Fairy Food Market is giving away six teeny tiny clay cupcakes for imaginary play, dollhouse kitchens, or display.

shop // blog

20% of all sales will be donated to the library fund Pastures Preschool, a one-room schoolhouse located on a sheep ranch in the small hamlet of Bodega, California.

Organic cotton library junkie canvas tote bag. Artwork designed by Tammi Salas and screen printed in Petaluma, California.

Every order will receive a beautiful, handmade bookmark painted by Tammi.


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nitrogen to carbon to nitrogen

I took a master gardening class years ago. I took it after I was fired from a housesitting gig for killing all the plants and before I started my gardening business. I still consult my Master Gardening Manual regularly, its pages soft with dirt and turned corners.

Gardening is meant for writers. From the poetic words like meristem and apical and brassica to the generous metaphors in tending, troubleshooting, growth, harvest and nourishment.

I saw David Sedaris read this week. I went with my friend after we were offered tickets one hour before he was to take stage. We sat high in the balcony and listened to his familiar cadence deliver hilarious and shocking words. I noticed two things. First, when a person is funny, it gives their audience permission to laugh at anything, even the serious and sad stuff. And it isn’t inappropriate to laugh at serious and sad stuff. It’s a legitimate reaction to the discomfort of big feelings. Two, I need to read more books and look at more art. When another shares their genius, an energy field is cast. It’s contagious in the most inspiring way.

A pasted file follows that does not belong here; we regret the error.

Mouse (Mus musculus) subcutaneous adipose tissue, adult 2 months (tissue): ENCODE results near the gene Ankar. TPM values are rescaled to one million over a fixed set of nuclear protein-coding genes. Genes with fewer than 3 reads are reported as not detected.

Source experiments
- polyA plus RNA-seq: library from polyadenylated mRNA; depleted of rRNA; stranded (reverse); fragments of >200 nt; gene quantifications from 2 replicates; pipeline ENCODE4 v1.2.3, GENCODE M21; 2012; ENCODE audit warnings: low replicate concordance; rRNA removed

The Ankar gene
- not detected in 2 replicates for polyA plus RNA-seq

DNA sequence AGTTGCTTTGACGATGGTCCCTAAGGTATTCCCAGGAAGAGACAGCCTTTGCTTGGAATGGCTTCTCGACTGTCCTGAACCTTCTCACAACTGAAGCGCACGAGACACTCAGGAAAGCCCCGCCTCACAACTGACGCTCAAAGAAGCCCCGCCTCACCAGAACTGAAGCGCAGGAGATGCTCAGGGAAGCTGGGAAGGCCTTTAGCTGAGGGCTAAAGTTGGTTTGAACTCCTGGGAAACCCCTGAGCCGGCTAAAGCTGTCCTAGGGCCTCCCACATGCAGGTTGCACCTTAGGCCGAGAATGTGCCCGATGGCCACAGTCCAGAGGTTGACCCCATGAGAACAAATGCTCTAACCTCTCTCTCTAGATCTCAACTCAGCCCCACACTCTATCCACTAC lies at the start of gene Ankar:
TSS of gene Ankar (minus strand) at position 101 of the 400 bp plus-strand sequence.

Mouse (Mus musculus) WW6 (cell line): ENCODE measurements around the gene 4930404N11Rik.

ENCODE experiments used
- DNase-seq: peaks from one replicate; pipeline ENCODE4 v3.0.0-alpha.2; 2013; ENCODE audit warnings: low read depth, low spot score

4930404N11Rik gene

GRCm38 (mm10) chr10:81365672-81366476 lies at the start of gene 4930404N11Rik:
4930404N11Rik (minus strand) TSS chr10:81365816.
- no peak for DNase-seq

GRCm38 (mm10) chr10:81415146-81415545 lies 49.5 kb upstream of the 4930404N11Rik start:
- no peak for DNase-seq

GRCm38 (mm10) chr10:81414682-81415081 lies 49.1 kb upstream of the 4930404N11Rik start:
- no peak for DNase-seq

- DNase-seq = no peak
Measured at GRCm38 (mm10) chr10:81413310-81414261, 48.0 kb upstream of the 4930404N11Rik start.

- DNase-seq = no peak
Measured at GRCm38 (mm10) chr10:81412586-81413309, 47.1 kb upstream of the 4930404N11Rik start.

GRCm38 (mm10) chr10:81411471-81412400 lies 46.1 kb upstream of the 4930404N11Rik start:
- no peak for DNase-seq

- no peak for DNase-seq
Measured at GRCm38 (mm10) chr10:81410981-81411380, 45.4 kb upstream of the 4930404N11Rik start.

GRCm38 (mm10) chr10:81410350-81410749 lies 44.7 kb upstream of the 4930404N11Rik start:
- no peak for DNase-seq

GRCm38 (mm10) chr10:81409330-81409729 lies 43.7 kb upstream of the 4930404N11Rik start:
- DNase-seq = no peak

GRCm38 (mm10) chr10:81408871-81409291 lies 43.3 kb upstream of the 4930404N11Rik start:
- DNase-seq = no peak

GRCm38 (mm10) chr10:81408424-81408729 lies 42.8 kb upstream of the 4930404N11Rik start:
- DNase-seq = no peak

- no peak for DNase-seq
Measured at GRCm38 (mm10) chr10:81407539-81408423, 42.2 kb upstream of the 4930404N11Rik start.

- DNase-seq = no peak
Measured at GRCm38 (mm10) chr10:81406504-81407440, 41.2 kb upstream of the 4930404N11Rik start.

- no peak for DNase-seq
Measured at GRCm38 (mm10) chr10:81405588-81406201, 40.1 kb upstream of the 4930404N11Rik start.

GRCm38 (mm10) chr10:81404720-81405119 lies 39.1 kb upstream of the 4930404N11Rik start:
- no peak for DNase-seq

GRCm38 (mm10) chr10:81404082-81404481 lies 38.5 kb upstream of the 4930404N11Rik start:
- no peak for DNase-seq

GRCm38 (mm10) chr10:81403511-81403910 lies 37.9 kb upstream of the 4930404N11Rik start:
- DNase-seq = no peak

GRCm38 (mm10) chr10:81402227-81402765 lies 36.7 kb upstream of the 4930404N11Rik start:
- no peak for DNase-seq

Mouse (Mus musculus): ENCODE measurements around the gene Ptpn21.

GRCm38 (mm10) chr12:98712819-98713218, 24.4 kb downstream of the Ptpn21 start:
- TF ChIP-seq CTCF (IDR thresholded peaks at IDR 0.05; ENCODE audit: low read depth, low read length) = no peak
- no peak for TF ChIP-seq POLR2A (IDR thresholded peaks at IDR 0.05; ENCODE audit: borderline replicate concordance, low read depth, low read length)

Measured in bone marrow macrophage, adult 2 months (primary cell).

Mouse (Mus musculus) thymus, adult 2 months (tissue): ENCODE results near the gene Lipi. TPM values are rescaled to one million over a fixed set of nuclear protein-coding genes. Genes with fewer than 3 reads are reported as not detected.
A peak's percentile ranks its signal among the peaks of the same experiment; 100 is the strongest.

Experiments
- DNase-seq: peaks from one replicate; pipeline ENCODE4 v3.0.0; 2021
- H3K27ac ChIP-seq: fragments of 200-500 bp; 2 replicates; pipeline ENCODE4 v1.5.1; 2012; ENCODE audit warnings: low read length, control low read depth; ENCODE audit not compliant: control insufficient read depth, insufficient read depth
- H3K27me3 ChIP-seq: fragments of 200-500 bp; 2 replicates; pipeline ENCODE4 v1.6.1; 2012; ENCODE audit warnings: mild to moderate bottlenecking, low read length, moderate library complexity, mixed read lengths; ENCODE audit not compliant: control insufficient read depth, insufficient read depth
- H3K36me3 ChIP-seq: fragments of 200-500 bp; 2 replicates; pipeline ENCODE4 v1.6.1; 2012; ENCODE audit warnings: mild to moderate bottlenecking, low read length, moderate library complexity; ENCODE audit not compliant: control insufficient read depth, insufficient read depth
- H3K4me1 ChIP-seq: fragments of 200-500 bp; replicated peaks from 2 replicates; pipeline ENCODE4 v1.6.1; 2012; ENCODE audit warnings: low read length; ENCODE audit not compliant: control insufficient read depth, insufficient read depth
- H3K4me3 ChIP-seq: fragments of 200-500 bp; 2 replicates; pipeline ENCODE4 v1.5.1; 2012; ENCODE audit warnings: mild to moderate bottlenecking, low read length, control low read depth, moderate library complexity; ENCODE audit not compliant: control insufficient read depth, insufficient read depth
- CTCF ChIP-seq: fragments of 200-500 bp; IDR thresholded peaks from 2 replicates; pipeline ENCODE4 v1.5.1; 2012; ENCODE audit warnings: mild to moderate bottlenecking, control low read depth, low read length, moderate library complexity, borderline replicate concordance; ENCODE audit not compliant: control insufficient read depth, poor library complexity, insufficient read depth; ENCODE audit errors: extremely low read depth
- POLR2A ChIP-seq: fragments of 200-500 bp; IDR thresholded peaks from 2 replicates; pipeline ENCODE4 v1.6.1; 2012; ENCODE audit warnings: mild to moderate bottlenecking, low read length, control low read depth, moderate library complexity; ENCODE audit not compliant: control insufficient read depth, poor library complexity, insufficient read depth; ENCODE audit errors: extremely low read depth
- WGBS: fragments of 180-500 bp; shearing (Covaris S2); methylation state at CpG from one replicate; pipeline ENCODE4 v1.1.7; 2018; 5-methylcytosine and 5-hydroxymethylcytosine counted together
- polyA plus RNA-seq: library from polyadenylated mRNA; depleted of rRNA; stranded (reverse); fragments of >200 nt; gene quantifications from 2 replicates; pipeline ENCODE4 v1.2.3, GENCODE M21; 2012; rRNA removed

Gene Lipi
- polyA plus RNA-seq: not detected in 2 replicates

I ordered a new computer yesterday. Mine is slowly croaking, keyboard and track pad kaput and the function straining at the smallest requests. Ruby says it sounds like it is sighing all the time. Yesterday afternoon I was on the mac help chat thing with Claire, trying to decide between a new or refurbished computer. I think those chat windows were made for moms. If I’d had to make a phone call, my kids would have immediately been starving, in great need of a glue stick from the top shelf and writhing from some ailment that required lavender oil and a bandaid. The chat allows me to get some questions answered while Ruby summits my body and Margot choreographs a jumprope routine to Frosty The Snowman in the kitchen.